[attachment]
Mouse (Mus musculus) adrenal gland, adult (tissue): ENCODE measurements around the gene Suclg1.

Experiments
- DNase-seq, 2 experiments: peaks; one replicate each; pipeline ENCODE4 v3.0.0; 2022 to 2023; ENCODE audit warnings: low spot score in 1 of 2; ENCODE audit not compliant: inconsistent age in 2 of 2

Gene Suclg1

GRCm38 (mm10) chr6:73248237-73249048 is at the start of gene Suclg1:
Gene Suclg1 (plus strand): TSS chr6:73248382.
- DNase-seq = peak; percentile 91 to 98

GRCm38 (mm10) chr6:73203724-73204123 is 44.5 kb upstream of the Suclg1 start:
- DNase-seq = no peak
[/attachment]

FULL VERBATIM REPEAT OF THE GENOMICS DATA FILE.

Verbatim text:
Mouse (Mus musculus) adrenal gland, adult (tissue): ENCODE measurements around the gene Suclg1.

Experiments
- DNase-seq, 2 experiments: peaks; one replicate each; pipeline ENCODE4 v3.0.0; 2022 to 2023; ENCODE audit warnings: low spot score in 1 of 2; ENCODE audit not compliant: inconsistent age in 2 of 2

Gene Suclg1

GRCm38 (mm10) chr6:73248237-73249048 is at the start of gene Suclg1:
Gene Suclg1 (plus strand): TSS chr6:73248382.
- DNase-seq = peak; percentile 91 to 98

GRCm38 (mm10) chr6:73203724-73204123 is 44.5 kb upstream of the Suclg1 start:
- DNase-seq = no peak